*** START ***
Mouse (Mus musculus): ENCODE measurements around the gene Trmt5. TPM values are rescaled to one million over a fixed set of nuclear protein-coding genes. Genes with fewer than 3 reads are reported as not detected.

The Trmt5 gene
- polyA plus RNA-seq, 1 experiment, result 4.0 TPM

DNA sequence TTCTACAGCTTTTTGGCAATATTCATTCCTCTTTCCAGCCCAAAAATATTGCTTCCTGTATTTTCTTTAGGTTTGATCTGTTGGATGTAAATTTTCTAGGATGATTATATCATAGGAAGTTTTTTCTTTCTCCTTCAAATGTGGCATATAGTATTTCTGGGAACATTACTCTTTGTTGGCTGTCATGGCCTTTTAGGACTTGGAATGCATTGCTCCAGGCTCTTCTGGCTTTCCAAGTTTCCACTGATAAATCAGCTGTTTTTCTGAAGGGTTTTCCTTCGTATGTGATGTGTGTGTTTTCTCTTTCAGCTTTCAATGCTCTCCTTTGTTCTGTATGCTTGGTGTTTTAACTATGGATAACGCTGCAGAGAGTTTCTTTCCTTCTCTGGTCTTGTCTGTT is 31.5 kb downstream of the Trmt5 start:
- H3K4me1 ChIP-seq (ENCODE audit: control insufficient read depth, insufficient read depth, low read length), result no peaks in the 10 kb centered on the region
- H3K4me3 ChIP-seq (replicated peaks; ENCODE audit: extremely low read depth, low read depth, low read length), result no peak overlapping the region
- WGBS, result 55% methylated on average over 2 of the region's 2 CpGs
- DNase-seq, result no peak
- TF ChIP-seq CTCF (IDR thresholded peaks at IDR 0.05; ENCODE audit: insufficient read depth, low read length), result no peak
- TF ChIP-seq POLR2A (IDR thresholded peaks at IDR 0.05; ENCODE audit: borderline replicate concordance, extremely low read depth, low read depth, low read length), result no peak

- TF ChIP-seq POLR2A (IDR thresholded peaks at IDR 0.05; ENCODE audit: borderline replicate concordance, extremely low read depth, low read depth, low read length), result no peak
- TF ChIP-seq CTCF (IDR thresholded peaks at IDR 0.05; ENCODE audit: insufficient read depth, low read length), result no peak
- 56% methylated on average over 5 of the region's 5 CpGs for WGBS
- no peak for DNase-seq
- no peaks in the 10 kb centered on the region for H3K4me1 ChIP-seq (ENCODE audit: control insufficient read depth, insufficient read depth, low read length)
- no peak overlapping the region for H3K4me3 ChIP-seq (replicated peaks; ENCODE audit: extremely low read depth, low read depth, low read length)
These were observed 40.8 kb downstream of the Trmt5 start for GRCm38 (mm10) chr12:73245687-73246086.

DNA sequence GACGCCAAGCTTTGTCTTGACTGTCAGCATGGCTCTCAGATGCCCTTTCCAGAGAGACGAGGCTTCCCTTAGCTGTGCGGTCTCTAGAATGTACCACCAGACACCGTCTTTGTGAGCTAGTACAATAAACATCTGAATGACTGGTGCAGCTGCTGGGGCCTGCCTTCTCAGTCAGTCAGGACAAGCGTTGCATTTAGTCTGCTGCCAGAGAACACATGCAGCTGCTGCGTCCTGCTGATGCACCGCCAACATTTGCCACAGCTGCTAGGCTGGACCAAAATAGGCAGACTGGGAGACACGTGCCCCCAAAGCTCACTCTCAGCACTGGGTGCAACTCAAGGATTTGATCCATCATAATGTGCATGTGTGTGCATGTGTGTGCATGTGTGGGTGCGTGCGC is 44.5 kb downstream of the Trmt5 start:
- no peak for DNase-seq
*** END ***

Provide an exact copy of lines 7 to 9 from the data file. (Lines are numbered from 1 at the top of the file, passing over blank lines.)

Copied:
- WGBS, result 55% methylated on average over 2 of the region's 2 CpGs
- DNase-seq, result no peak
- TF ChIP-seq CTCF (IDR thresholded peaks at IDR 0.05; ENCODE audit: insufficient read depth, low read length), result no peak